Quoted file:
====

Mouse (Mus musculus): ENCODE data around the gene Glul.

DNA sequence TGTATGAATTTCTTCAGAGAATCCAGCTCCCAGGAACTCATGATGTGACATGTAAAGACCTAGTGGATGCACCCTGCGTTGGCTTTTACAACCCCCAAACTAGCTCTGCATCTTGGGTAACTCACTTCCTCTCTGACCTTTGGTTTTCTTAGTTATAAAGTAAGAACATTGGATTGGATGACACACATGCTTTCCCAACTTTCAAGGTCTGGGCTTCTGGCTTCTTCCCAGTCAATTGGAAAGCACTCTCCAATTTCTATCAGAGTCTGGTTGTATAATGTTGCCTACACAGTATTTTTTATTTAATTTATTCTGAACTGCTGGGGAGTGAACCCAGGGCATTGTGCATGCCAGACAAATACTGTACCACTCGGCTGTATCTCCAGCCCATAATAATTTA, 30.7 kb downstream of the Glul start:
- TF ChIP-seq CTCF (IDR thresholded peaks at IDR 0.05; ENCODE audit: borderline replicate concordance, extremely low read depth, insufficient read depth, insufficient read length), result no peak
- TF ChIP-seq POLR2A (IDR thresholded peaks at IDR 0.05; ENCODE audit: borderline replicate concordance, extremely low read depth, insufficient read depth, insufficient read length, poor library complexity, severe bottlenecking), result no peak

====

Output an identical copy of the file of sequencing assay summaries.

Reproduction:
Mouse (Mus musculus): ENCODE data around the gene Glul.

DNA sequence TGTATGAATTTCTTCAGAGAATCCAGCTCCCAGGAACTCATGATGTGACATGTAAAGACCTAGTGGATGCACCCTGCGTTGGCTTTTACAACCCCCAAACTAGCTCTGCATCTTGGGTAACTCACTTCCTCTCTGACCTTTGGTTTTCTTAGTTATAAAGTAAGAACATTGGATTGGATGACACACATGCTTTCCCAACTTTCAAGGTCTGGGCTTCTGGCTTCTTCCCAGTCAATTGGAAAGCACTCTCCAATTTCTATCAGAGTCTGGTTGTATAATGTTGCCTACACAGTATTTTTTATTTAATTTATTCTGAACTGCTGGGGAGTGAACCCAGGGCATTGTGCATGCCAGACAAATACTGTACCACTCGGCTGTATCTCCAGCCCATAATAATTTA, 30.7 kb downstream of the Glul start:
- TF ChIP-seq CTCF (IDR thresholded peaks at IDR 0.05; ENCODE audit: borderline replicate concordance, extremely low read depth, insufficient read depth, insufficient read length), result no peak
- TF ChIP-seq POLR2A (IDR thresholded peaks at IDR 0.05; ENCODE audit: borderline replicate concordance, extremely low read depth, insufficient read depth, insufficient read length, poor library complexity, severe bottlenecking), result no peak